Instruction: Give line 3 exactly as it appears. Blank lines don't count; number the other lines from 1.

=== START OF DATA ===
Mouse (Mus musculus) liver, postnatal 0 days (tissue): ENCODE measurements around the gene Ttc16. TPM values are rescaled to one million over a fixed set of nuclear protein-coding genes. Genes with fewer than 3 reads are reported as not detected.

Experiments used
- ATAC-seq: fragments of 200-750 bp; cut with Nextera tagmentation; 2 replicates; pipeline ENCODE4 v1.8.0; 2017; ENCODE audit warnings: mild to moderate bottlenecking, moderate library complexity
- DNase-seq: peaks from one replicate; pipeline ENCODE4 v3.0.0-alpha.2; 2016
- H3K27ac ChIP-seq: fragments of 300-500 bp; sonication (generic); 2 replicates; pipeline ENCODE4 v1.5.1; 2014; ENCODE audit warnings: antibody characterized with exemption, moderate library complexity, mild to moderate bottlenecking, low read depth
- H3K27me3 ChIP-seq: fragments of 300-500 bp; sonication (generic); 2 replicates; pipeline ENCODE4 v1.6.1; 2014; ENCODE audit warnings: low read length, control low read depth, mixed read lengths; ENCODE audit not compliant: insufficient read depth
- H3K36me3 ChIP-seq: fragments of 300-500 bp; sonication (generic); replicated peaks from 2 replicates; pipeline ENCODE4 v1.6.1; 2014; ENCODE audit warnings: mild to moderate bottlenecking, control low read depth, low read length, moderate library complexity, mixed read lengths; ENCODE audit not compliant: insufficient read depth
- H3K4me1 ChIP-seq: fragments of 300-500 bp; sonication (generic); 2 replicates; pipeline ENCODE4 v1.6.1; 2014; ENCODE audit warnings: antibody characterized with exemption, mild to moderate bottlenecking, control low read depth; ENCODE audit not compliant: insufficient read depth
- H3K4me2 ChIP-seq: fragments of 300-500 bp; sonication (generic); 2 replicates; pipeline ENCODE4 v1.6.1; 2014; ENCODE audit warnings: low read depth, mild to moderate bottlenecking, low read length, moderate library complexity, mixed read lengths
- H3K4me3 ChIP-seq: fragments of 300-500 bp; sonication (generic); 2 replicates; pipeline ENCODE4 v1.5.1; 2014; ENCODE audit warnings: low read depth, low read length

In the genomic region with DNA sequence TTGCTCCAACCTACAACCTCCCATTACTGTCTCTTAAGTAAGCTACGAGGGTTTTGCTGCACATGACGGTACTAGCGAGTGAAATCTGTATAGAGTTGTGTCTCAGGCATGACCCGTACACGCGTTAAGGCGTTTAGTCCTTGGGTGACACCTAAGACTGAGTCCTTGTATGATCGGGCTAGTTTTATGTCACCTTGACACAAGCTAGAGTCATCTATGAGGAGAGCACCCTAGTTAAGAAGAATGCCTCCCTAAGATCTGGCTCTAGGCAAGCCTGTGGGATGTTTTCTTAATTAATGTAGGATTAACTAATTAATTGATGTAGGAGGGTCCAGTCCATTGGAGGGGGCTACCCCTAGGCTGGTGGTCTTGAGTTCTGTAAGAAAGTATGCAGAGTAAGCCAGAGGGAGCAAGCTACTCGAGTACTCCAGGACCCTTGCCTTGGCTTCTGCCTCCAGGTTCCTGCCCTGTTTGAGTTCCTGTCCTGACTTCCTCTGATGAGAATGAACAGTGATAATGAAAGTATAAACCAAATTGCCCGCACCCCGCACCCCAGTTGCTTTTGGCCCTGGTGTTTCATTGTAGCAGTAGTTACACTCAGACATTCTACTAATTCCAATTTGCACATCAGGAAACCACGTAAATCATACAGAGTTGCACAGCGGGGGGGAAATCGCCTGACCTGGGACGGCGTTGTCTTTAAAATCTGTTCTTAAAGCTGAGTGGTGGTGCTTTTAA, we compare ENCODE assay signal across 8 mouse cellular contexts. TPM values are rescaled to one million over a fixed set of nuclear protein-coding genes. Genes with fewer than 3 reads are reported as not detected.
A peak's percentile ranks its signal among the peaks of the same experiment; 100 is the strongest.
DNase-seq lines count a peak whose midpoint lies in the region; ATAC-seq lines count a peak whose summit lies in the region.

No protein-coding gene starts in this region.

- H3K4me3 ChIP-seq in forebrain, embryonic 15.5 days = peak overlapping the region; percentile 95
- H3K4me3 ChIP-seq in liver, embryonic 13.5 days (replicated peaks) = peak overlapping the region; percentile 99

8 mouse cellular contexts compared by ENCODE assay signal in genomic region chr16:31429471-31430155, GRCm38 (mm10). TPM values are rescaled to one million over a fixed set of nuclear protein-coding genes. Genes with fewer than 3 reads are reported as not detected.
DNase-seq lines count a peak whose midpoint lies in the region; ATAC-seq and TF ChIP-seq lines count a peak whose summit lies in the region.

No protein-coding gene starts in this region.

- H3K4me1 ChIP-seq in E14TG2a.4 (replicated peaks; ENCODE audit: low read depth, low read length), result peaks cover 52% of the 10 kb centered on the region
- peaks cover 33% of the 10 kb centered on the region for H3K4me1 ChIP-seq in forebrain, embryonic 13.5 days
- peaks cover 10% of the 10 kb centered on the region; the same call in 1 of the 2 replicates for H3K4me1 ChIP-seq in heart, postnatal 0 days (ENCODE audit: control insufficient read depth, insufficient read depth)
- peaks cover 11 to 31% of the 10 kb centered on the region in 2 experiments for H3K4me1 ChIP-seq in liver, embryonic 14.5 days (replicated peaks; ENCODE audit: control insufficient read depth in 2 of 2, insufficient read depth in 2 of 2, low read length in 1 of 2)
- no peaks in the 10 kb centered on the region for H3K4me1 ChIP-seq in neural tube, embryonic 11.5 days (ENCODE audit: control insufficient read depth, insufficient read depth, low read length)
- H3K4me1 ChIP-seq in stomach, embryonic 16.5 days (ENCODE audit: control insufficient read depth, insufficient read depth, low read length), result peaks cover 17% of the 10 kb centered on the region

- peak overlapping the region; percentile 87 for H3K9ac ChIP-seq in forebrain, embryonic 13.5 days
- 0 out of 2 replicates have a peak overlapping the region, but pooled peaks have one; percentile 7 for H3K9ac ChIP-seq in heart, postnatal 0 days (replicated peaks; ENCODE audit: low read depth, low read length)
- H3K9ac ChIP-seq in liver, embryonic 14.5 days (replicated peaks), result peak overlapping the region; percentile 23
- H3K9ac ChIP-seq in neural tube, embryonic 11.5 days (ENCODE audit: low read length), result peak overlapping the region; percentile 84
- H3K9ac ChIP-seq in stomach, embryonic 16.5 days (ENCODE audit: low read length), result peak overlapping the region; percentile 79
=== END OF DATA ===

- ATAC-seq: fragments of 200-750 bp; cut with Nextera tagmentation; 2 replicates; pipeline ENCODE4 v1.8.0; 2017; ENCODE audit warnings: mild to moderate bottlenecking, moderate library complexity